Your fall sports to-do list
Rappahannock County High School head football coach Mark Heinle wants anyone planning to play varsity football to know that the team will be handing out equipment at 9 a.m. this Saturday (Aug. 1), and that the first practice — required, if you want to play this season — is Monday (Aug. 3) from 6 to 9:30 p.m. Bring water and a bite to eat as there will be a break at 7:30.
JP football players pick up equipment at 9 a.m. Aug. 15; the first practice is 3:45 to 5:30 Aug. 17. “If you plan on playing JP football, you are required to be at the first practice on the 17th,” says coach Heinle. “There will be no ‘late arrivals’ allowed this year!”
Meanwhile, 2015 fall sports tryouts for all Rappahannock County High School begin Monday (Aug. 3), and new athletic director Brandon Burley notes that any students trying out must have a VHSL-approved physical before that. (Physical forms can be downloaded from the rappahannockschools.us website or picked up at the RCHS main office.)
The fall sports include Junior Panther boys soccer, JP football, JP volleyball, cheer, JP and varsity cross country, JV and varsity volleyball and varsity football. More information on the RCHS athletics web page at rappahannockathletics.org for try-out times and locations.
Panther Pride: Food for Thought
The Virginia School Board Association (VSBA) honored Rappahannock County Public Schools two weeks with the presentation of the Food for Thought Award. Rappahannock was one of six school divisions in the state to earn the award, given by the VSBA to school systems that showcase programs which combat childhood hunger, provide healthy school meals and encourage wellness and physical activity.
The award was presented by First Lady of Virginia Dorothy McAuliffe at a conference luncheon July 21 in Richmond.
Receiving the award for Rappahannock were director of food services Stacey Whitt and Farm-to-Table coordinator Sarah Moore, both of whom were instrumental in managing the services and programs that led to Rappahannock’s recognition.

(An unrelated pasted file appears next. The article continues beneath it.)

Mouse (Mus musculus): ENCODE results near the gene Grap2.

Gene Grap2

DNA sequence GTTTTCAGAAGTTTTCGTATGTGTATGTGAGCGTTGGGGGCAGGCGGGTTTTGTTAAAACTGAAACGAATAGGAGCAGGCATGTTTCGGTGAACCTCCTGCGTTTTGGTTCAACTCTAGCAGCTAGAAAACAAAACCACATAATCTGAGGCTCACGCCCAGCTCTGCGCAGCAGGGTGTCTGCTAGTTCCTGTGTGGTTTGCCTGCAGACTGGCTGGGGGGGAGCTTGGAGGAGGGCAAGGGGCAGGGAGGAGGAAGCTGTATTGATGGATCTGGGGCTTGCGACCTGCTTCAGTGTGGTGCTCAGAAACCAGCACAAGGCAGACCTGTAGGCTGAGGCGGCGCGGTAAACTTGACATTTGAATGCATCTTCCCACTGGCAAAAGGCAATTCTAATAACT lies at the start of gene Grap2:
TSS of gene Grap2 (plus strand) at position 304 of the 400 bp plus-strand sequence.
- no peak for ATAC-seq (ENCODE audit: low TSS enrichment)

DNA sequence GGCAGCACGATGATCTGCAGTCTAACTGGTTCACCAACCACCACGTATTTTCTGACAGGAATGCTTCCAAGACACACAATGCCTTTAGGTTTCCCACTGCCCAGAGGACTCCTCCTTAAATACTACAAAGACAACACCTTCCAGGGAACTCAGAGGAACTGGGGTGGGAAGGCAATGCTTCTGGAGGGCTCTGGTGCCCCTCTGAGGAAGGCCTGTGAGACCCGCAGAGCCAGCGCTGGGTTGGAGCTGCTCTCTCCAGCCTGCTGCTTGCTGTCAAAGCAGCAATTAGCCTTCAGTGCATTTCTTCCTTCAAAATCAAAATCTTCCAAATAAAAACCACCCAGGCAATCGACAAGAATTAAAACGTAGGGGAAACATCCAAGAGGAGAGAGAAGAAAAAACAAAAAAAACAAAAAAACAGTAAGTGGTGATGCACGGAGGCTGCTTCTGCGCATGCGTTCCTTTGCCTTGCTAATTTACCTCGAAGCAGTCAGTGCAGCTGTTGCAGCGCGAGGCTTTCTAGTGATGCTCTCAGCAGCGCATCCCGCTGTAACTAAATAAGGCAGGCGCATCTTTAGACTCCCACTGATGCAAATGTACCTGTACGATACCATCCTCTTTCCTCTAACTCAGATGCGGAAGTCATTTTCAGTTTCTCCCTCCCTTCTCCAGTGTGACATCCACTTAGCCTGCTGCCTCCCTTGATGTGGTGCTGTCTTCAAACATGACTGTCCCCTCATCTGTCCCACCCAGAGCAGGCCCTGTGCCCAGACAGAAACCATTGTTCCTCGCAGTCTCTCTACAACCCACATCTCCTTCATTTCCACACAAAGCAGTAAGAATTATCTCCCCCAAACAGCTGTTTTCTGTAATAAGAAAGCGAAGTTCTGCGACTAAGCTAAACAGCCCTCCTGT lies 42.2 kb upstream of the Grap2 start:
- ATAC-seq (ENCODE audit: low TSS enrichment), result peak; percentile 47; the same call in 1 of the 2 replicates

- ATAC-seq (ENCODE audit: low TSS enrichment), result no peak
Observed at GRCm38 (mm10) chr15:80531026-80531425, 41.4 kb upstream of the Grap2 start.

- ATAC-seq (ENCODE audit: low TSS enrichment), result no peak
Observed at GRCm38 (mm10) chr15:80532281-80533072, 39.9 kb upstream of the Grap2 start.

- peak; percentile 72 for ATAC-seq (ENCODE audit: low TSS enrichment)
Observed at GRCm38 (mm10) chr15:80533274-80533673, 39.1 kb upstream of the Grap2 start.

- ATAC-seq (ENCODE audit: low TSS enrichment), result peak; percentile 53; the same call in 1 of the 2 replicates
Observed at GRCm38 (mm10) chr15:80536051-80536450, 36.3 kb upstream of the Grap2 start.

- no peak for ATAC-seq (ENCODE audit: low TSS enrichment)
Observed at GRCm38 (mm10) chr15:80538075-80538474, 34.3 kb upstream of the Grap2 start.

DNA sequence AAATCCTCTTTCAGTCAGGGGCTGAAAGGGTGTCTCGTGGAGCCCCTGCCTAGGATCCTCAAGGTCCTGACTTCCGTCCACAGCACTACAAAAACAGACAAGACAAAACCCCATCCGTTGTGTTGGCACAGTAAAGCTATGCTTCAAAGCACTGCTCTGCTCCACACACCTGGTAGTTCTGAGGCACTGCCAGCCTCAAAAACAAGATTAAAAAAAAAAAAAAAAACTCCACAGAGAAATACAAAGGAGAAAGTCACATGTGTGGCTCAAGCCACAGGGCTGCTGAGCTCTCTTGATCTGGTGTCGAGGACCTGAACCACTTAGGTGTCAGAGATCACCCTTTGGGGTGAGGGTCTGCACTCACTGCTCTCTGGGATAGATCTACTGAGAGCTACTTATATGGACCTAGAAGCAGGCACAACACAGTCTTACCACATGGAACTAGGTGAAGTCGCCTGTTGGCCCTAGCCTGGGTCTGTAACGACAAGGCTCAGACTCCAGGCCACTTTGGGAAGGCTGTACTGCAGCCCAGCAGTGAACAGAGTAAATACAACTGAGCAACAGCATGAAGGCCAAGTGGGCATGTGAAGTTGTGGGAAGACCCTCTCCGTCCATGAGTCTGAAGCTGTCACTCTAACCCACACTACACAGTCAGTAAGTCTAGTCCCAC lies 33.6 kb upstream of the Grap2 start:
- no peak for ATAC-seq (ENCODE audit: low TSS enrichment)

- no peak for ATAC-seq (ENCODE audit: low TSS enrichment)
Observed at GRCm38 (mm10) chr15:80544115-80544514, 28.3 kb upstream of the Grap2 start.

Whitt has overseen food services for Rappahannock schools for the past year, finding ways to serve healthier foods while at the same time improve the fiscal performance of the schools’ cafeterias. Moore has worked for the school system for two years as the Farm-to-Table coordinator, managing the project-based program and collaborating support from organizations such as Headwaters Foundation and Rappahannock’s local Farm Bureau. The Farm-to-Table program has been in place in Rappahannock Schools for nearly a decade.
In addition to teaching children the value of healthy meal choices while striving to provide fresh foods, locally grown when possible, at the most affordable price, the Farm-to-Table program also brings a multi-disciplinary emphasis to students. In addition to culinary arts, gardening and nutrition, the Farm-to-Table program has involved participants in the general arts producing murals on the school grounds. In the area of food production, students have incorporated growing of fresh vegetables in raised beds, hoop houses and used rainwater harvested by the cisterns.
“I am pleased that we have such capable individuals running the cafeteria programs at the schools and that we have had such success with our Farm-to-Table program,” said superintendent Donna Matthews, who last year assumed the Farm-to-Table program into the general school budget (it had formerly been a cost shared by Headwaters and RCPS), and hired full-time coordinator Moore. “Having Mrs. Moore, our own environmentalist, in the division is indeed exciting and the students are responding to her instruction most enthusiastically. The program is a valuable asset to the school division and we were pleased to accept this award.”
Matthews also credited Whitt and cafeteria manager Julie Banks with helping revamp the school division’s food services system.
— Jimmy Swindler